DIARY: Athletics Illustrated

After my usual restful Friday jog, the week finished on an interesting note, the highlight probably being the offer to write an article exclusively for Athletics Illustrated and get an author’s bio on the website.

Luckily, an idea for quite a unique article struck me and I have begun my research already. I am being introduced to new people and new ideas at a rate which can sometimes make it hard to keep up, but my thirst for knowledge has always been insatiable which is an advantage in situations like this.

Kerry Easter weekend

There’s plenty more news I wish I could share at this stage but the blog is not the ideal place for most of them but hopefully it’ll be out soon. On the personal front, we are in the midst of planning the next Kerry training weekend at Easter (if you want to join don’t forget to fill out the survey with your details).

The programme is reminiscent of last years but with enough changes that I hope we can keep it fresh. Next year perhaps a Dingle weekend will be in the offing to really shake up the concept.

Running tally

So on to the running tally, it has been a rare week in my injury-racked years that I have been able to record over 100km already after six days of running (my weeks run Sunday-Saturday) but this one already stands at 105km before the fast sub-threshold run tomorrow which will over another 10 miles.

I had to work hard to keep any of the old niggles from returning, but succeeded, and after the easier day today, the body seems tip-top. Despite this I am going to “step back” aggressively next week. Last year I delayed this with dire consequences, so I will pursue a conservative strategy this year of always backing off slightly before it’s absolutely needed.


With this being an extremely busy week in work, I did begin to feel the ebb of my energy outside of the runs, an early sign that the balance between the training load and my powers of recovery is just about to shift. When the body get’s stressed through exercise, it goes into something called the “catabolic stage” where it will break down tissue (such as muscles) whereas any period of rest will trigger the “anabolic stage” where the body builds and repairs tissue.I have always felt that the phase where tiredness, overtraining and injury set in is closely linked to this: the catabolic phases go on too long because of too much exercise versus the rest (and rest can be active btw). Stressful situations such as those you may have in the work-place also would hamper your ability to stay anabolic for sufficient time to adequate recovery. Stress and negative emotions have been shown to trigger catabolism, so there is a reason a balanced lifestyle is generally perceived to allow greater activity levels.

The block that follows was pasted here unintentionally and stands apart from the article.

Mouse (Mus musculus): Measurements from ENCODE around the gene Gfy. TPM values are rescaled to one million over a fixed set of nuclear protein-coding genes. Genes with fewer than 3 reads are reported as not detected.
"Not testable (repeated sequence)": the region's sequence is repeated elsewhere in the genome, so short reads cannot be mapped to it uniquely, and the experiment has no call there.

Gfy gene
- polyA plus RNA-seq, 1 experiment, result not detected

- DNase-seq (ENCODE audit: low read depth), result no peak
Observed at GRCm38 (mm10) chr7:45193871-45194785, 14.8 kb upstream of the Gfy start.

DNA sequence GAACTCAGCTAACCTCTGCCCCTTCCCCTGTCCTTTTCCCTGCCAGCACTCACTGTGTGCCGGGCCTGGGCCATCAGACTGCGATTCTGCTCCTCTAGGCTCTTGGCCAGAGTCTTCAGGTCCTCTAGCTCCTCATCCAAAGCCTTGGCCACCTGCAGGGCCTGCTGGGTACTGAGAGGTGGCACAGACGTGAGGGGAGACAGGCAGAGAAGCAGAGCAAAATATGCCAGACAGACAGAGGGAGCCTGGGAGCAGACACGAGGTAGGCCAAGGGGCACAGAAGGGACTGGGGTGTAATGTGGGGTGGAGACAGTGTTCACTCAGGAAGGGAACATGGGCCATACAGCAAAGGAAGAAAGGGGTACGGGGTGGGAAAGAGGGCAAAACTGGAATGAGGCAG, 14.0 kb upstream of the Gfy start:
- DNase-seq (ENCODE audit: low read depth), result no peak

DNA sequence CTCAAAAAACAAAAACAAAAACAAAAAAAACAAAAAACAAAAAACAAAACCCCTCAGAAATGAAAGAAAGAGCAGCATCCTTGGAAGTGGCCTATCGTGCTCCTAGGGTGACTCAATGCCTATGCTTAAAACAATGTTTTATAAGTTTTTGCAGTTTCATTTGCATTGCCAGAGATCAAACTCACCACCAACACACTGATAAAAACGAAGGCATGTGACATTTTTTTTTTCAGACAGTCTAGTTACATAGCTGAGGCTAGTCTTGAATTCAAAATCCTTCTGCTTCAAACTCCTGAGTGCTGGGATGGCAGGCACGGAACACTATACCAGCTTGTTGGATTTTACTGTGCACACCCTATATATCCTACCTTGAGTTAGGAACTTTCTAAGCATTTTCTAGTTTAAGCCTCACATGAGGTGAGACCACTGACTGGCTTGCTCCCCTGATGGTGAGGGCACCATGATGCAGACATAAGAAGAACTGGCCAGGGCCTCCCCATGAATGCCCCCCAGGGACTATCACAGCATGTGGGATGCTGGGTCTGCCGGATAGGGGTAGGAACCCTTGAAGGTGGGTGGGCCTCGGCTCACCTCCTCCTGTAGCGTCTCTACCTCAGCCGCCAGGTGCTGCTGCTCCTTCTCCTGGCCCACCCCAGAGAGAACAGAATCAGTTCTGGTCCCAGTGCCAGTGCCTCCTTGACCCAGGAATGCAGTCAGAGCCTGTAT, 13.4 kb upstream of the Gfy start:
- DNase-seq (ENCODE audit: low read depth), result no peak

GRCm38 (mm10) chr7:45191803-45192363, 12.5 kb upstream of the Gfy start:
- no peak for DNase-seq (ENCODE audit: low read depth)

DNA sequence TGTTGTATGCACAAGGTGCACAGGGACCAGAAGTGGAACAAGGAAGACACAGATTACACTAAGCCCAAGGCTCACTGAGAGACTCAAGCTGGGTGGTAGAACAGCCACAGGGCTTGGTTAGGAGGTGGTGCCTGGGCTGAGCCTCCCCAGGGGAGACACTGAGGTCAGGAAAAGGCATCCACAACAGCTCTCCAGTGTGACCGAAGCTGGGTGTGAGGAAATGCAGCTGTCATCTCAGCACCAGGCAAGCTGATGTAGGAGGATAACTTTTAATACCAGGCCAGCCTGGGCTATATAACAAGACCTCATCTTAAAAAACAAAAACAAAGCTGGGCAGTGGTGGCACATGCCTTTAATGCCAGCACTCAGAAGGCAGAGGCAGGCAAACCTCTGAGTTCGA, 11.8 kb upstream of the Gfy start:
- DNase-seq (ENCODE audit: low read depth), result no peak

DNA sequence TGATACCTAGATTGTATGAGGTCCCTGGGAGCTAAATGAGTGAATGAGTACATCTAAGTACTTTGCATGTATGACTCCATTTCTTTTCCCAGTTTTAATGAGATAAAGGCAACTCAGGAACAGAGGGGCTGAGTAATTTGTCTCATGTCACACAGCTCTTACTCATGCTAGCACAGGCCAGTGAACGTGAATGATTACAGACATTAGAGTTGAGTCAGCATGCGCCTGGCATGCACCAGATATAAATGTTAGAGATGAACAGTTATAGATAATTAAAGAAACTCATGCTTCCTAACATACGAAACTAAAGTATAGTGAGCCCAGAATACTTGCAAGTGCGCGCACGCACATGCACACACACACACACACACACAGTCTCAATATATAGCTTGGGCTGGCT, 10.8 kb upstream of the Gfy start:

The signs this week have been the very early tell-tale signs that I associate with catabolism. It has only occurred between Wednesday and Thursday and Thursday and Friday where I had to work until around midnight. This immediately impacts recuperative ability. So next week’s “periodisation” should do just the thing to bring me back to full power. First, of course, let’s get this week over 120km.